As you walk into the buffer zone there is a sign that reads: “Nicosia, the last divided capital.” Nicosia, locally known as Lefkosia, is the capital city of both the north and south of Cyprus.
Lefkosia started as a small village over 2,500 years old. Originally known as Lefkothea, the city was rebuilt around 300 BC during Greek and Roman times. The city became the island’s capital around the 10th century. Up to that time the island’s three main ports, Paphos, Salamis and Laranca were the most urban cities. But as constant attack from sea threatened these coastal areas, the importance of a centrally located city like Lefkosia grew.
The city was overtaken by the Venetians in the 1500s, who built the famous city walls. These walls, which surround the entire city with 30 foot high stones, still exist today in remarkable condition due to restoration efforts.
The name “Nicosia” appeared with the arrival of the Lusignans, Crusaders from France. They either could not, or did not try to, pronounce the name Lefkosia, and instead tended to say “Nicosia.” Man-made and natural disasters further struck the city during the 19th century. Cholera hit the city in 1835, and fire destroyed large parts of Nicosia in 1857. The British Empire gained control over the island in 1878, with Nicosia serving as the capital of the new British possession.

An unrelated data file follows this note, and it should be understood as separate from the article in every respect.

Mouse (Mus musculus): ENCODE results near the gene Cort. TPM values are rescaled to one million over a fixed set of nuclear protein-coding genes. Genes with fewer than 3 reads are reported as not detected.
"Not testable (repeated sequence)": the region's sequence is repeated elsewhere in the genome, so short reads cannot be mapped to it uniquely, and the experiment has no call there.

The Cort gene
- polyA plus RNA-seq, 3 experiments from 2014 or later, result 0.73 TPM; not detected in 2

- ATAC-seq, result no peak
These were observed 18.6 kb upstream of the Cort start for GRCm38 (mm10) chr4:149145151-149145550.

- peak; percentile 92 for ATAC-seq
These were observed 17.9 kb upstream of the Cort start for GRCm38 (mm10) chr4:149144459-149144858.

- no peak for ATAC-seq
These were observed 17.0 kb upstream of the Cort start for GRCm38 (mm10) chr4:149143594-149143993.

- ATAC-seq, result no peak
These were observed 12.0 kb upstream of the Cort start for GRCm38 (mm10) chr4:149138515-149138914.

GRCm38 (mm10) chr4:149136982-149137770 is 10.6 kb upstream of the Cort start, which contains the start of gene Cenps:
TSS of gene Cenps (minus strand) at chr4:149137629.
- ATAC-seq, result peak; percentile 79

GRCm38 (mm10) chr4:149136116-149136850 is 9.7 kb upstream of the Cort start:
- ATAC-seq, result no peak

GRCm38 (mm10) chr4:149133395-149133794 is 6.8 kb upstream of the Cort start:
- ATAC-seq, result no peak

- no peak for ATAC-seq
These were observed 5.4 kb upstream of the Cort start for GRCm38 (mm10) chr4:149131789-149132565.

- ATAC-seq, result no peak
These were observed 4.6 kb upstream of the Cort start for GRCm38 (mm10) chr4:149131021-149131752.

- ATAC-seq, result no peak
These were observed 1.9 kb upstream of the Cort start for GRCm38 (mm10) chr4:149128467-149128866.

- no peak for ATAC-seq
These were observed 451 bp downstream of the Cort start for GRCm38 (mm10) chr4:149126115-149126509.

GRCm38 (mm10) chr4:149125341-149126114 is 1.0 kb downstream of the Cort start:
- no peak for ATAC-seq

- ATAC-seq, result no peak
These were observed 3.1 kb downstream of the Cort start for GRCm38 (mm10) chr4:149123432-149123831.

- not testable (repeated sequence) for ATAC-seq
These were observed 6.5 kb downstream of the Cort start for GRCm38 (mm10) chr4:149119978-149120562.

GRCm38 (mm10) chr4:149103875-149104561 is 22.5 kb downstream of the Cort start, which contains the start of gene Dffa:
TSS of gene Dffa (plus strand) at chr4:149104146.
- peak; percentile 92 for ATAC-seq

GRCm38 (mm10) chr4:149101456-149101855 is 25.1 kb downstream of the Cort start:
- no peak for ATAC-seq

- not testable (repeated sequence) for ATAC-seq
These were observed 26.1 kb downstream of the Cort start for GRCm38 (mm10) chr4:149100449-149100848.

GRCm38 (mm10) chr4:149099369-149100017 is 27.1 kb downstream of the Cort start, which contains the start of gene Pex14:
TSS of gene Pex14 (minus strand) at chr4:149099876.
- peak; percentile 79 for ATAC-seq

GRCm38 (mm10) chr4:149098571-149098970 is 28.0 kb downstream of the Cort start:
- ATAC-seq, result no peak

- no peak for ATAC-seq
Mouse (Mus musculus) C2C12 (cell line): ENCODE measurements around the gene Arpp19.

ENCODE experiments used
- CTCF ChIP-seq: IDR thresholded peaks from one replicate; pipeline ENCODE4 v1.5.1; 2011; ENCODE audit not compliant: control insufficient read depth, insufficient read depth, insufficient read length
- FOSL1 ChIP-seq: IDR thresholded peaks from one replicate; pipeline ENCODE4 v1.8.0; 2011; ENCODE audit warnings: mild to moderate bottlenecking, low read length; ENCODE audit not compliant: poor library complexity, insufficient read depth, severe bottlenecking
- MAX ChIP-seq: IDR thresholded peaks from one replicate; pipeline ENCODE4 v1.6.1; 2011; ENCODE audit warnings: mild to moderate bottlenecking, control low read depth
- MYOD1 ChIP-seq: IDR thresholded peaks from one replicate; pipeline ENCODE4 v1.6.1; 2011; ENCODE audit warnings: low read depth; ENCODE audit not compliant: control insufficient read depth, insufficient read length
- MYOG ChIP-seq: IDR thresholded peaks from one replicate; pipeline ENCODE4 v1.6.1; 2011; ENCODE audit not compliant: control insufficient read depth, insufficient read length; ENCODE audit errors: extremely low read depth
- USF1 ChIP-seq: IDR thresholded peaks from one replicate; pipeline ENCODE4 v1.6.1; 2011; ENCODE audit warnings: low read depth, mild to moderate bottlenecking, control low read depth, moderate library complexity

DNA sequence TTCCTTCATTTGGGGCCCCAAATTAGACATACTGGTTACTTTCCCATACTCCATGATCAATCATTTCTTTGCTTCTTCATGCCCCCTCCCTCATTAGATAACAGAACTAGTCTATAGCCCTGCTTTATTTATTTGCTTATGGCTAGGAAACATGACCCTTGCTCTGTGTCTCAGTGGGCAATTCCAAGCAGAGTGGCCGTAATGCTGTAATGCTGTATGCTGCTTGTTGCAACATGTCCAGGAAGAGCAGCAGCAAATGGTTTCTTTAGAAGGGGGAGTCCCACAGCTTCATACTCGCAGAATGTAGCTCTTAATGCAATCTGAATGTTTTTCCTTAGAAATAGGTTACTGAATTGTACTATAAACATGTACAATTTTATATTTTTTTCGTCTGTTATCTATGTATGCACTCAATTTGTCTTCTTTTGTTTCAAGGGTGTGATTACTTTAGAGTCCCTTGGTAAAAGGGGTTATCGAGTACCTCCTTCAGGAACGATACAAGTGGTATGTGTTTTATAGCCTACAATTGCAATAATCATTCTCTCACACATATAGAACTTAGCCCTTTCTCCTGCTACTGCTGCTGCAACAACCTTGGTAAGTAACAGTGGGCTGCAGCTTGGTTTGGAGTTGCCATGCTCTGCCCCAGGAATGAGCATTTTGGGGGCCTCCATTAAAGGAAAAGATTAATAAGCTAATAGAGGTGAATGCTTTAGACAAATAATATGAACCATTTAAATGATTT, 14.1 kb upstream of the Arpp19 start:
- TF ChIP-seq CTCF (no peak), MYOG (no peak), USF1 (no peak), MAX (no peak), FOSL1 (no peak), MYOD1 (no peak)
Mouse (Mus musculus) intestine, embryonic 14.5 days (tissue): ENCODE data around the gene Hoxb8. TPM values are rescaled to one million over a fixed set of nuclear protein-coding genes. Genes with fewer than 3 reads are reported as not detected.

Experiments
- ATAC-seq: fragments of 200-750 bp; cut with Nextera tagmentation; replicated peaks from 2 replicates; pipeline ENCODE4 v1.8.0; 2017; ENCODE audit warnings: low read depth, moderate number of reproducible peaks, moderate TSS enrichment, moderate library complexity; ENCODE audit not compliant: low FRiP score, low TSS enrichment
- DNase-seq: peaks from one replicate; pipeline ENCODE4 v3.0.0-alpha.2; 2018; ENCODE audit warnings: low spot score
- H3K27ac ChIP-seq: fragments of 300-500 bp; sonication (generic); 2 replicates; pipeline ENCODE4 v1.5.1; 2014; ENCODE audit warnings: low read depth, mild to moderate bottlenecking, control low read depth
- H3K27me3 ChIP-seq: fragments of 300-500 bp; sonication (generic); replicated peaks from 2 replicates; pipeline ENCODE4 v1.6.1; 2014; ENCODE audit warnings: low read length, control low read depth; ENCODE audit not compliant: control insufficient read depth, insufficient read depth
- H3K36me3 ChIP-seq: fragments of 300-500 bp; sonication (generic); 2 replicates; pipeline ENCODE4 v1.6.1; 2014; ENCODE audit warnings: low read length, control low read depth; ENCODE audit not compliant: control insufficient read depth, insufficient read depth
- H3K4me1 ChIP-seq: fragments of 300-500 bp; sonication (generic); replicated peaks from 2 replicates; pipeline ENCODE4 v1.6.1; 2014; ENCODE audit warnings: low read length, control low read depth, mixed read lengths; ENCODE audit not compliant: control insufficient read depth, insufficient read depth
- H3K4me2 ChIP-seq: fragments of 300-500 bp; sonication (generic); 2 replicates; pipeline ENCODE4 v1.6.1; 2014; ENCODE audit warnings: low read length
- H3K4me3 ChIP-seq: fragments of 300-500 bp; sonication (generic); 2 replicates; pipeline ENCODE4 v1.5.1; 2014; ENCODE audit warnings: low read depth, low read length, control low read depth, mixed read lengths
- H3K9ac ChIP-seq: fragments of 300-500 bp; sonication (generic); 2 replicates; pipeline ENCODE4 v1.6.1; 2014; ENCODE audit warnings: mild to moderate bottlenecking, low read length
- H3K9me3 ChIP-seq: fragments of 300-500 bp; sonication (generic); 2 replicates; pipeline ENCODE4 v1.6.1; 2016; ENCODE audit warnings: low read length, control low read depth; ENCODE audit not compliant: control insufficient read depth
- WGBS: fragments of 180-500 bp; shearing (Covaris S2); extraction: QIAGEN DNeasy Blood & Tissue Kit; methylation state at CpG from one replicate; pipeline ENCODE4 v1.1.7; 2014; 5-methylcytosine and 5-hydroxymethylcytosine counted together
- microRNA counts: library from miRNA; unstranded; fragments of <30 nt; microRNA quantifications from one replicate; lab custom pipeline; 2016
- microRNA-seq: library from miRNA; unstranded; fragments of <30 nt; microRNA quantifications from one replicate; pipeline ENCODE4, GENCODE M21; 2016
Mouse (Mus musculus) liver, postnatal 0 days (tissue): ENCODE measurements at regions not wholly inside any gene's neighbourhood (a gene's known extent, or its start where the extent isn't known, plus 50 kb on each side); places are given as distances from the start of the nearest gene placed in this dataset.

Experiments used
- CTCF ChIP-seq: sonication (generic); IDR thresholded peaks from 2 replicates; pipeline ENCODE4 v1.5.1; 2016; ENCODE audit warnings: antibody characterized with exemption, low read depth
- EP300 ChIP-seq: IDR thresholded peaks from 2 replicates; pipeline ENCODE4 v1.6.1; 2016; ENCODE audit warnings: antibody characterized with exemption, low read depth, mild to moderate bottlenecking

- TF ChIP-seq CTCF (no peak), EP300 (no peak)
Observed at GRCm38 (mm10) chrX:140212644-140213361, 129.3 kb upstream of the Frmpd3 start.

Nicosia was the scene of extreme violence in the period just prior to Cypriot independence in 1960. Since the Greek supported coup and Turkish invasion that followed it in 1974, part of the Turkish-occupied city has been inside the boundary of a United Nations Buffer Zone. Much of the central part of the city still lays abandoned to this day, a constant reminder of the bloodshed of 1974. But despite its violent past, the city is now in relative peace. The checkpoints opened in 2004 and many Turkish-Cypriots and Greek-Cypriots work pleasantly side by side.
Nicosia became the home of the central office of PeacePlayers in Cyprus in 2008. Since then, PPI-CY has been fortunate enough to positively effect the lives of over 1000 Greek-Cypriot and Turkish-Cypriot young people by providing them an opportunity to play basketball while teaching them about peace and understanding.
PPI-CY has held over 100 successful bi-communal activities and basketball tournaments, many of which have been held in downtown Nicosia, in the heart of the old city – the most recent being the International Peace Day Tournament on September 25th. It always makes our events a little more meaningful knowing that you are doing something to promote peace in a place with so much history. It is our goal that through the work that we are doing, one day there will no longer be a sign that reads, “Nicosia, the last divided capital.”